Namibia’s Nambala vows to make history at Paralympic Games in Tokyo

Namibia’s Paralympic athlete Johannes Nambala vows to make history in his sports career at Tokyo 2020 Games.
‘I have no doubt Tokyo 2020 Games will be a turning point for me as I will make history in my sports career. I hope to achieve this by raising the bar to a level I have not yet reached,” says Nambala.
His determination to succeed in Tokyo follows his heart-breaking second position in the T13 100m and 400m at the Rio 2016 Paralympics. His failure to win the gold medal gnaws him.
Nambala, 29, was in supreme form in the run-up to the postponed Tokyo 2020 Paralympic Games. He had made his plans clear with gold in his pet event T13 400m at the World Para Athletics Championships in Dubai late last year with a season’s best time of 48.73 seconds. He won the bronze medal in T13 100m trailing behind Ireland’s Jason Smyth and Australia’s Chad Perris.
“I have learnt from my mistakes. I have improved since then. I have no doubt the Tokyo 2020 Games will be remarkable,” says Nambala.
“I was doing well and in the zone for Tokyo 2020 Games when the pandemic struck. This setback is disappointing. People are helpless in such global calamities. COVID-19 struck like a lightning bolt. At first, no one knew how dangerous it was. It spread around the world fast and disrupted people’s lives and routine. As an athlete and World Champion, the impact of COVID-19 has been devastating.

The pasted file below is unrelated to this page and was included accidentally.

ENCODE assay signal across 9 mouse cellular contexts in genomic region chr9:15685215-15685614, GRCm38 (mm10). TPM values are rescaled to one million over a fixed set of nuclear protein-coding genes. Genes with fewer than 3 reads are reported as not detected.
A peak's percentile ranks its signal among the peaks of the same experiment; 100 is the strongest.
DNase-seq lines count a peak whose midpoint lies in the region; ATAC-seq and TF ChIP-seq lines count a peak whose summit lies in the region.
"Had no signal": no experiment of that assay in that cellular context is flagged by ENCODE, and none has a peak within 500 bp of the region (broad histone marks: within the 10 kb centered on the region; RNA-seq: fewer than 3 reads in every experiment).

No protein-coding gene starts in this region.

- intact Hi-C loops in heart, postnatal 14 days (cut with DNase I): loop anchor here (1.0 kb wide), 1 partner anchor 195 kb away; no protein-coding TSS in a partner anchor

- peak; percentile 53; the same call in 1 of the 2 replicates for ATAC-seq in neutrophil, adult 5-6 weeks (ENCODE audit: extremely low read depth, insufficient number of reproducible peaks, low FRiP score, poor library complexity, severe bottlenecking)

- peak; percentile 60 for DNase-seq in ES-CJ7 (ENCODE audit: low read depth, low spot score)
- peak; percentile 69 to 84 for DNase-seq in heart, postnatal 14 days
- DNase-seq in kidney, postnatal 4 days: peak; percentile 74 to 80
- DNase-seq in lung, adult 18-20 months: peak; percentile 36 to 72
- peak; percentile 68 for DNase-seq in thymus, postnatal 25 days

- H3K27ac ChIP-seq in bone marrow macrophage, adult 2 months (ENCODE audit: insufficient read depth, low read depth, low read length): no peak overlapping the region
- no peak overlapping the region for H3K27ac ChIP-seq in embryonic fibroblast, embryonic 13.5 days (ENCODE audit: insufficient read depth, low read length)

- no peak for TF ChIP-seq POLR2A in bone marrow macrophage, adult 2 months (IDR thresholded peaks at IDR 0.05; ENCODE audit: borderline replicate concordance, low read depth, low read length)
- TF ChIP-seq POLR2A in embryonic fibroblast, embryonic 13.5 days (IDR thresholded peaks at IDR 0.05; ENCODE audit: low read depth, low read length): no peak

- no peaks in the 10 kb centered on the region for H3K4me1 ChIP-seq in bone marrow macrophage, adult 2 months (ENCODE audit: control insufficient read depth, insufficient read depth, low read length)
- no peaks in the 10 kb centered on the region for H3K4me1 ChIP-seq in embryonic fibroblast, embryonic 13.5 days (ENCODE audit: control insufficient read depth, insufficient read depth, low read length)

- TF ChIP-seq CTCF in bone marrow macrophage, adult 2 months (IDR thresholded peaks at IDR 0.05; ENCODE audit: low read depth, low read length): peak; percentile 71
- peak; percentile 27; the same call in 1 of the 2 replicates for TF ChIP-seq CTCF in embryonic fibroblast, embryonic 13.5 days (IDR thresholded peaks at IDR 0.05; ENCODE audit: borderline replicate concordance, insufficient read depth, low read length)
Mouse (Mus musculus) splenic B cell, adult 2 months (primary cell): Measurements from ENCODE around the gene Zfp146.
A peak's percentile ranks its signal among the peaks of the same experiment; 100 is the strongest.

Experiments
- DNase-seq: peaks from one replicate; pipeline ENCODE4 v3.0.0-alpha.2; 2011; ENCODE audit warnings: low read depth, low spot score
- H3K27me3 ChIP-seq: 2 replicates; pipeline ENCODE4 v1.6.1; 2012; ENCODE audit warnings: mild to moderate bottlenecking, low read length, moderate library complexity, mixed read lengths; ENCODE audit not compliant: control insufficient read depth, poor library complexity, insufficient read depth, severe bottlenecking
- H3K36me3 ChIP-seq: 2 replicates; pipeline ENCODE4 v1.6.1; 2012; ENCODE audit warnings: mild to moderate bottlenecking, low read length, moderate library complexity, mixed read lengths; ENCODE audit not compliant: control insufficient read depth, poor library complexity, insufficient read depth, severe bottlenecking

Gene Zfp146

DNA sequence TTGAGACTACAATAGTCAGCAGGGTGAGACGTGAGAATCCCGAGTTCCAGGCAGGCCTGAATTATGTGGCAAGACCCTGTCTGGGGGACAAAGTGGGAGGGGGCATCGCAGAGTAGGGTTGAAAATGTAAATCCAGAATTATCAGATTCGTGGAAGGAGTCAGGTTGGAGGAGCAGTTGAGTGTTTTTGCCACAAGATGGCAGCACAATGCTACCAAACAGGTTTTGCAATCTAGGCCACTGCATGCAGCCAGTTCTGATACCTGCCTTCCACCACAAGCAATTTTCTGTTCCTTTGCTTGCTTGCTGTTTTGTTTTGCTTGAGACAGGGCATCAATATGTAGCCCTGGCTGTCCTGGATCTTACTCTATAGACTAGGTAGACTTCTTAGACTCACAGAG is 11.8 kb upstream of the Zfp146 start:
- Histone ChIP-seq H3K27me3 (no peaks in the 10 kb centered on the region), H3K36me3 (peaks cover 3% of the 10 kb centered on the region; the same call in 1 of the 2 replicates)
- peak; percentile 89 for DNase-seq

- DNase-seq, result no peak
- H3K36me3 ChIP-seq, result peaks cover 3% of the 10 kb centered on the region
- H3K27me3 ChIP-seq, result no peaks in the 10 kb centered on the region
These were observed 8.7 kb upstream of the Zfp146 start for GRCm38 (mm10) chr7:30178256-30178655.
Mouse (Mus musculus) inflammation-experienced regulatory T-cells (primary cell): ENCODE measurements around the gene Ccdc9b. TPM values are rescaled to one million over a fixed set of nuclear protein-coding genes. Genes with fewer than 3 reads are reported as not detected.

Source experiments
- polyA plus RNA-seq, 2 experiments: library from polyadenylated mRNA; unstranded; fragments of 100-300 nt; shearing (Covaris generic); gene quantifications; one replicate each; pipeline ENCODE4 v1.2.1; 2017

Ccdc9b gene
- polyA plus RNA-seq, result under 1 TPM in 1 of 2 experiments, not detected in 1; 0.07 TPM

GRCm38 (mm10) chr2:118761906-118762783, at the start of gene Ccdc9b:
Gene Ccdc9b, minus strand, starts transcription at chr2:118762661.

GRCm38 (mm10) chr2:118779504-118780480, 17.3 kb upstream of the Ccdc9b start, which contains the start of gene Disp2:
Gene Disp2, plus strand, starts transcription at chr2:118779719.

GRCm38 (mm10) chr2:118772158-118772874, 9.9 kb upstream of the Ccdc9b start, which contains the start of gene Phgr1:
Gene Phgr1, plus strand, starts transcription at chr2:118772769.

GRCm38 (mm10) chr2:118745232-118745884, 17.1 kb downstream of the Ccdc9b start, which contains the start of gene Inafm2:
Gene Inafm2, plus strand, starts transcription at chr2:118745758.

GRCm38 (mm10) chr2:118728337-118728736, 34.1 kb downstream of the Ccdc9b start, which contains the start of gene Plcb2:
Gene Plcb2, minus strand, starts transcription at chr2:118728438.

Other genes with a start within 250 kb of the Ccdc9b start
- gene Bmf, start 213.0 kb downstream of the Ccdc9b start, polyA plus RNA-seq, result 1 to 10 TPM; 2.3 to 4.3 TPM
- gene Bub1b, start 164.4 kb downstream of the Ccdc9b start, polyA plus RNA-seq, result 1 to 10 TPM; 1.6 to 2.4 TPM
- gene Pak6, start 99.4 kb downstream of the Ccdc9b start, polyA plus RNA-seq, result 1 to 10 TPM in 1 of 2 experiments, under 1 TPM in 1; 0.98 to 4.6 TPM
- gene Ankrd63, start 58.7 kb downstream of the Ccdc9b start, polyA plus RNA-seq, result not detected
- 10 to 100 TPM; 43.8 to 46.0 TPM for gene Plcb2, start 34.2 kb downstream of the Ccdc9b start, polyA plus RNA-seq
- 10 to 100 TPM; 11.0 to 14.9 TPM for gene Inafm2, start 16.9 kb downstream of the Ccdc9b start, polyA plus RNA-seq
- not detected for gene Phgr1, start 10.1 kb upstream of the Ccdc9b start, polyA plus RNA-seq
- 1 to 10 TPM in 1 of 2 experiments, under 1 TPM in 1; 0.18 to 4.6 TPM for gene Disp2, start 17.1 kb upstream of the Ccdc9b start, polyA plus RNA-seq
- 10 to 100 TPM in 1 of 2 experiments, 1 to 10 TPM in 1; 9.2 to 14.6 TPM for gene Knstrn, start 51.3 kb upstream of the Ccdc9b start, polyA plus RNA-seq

“I cannot train as usual. Further, there are no competitions around the world to gauge my progress. I hope everything will soon be safe so we can get back to our normal life and continue to chase our dreams,” says Nambala.

From left, Namibia’s silver medallist Johannes Nambala, Ireland’s gold medallist Jason Smyth and bronze medallist Chad Perris of Australia celebrate on the podium after their men’s 100m – T13 final at the Rio 2016 Paralympic Games. Photo: Alexandre Loureiro/Getty Images. Courtesy IPC.

Reminiscing World Championships success

Winning Namibia’s first gold medal at the 2013 IPC World Athletics Championships in Lyon, France, with a record-breaking performance (49.07 secs) in the T13 400m title was a life-changing moment for Nambala. The win remains a major highlight of his career.
Overnight Nambala became popular and a household name in Namibia. Critics and rivals rate him highly across Africa. The five-time World Championship medallist feels he does not need more motivation to excel in his sport.
“There are many people out there who want me to do well. Medals motivate me and encourage me. Since I won my first medal in Lyon, France, I told myself that every competition that l take part, I will thrive to bring back a medal for my country,” says Nambala, who has won medals at every Athletics World Championship since 2013.

Getting back to training

Nambala, who mostly trains mostly in Europe, wants to get back to his regular training routine. He hopes controls ease soon and the pandemic situation gets better sooner than later.
“The training facilities are top class in Europe. Athletes have better equipment. You need to have access to excellent training facilities to compete against the best and stay at the top. Exposure to frequent high-level competitions is vital to know where you stand.
“I plan to return to Europe once it is safe to do so. In the meantime, I will continue to train at home with the programme that the coach has given me. Then once situation improves, I will intensify my training. With such a lot happening, so fast, there is very little that you can plan. As of now, we all can hope for the best and keep working hard and stay fit,” he says.